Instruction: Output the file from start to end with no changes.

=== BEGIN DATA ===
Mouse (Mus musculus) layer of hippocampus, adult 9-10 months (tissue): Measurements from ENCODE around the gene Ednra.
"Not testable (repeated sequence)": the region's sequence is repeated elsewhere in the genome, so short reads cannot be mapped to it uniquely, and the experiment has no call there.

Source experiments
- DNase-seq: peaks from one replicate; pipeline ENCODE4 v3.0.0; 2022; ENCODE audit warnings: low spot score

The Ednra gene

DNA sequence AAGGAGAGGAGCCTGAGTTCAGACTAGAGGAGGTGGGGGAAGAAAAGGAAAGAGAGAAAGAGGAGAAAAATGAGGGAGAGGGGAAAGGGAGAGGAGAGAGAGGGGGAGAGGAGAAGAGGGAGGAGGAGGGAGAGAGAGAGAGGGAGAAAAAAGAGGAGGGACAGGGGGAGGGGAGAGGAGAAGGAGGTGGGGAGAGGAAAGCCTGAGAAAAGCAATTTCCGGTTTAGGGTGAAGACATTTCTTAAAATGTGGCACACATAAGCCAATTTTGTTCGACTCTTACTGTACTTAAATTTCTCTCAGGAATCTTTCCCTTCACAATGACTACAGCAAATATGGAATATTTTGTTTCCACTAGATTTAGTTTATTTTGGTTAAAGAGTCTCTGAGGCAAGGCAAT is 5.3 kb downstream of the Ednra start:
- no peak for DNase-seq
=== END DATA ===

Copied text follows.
Mouse (Mus musculus) layer of hippocampus, adult 9-10 months (tissue): Measurements from ENCODE around the gene Ednra.
"Not testable (repeated sequence)": the region's sequence is repeated elsewhere in the genome, so short reads cannot be mapped to it uniquely, and the experiment has no call there.

Source experiments
- DNase-seq: peaks from one replicate; pipeline ENCODE4 v3.0.0; 2022; ENCODE audit warnings: low spot score

The Ednra gene

DNA sequence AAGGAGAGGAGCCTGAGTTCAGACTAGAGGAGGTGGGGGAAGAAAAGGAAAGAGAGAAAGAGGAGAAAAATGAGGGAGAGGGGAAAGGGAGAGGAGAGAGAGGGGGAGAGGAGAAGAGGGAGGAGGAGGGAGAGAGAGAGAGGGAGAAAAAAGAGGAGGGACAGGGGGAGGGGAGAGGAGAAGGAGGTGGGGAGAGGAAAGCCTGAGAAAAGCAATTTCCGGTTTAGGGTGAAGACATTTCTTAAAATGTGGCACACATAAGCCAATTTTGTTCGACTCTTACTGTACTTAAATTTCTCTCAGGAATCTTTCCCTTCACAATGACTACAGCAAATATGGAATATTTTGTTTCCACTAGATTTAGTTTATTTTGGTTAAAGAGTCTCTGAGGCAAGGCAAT is 5.3 kb downstream of the Ednra start:
- no peak for DNase-seq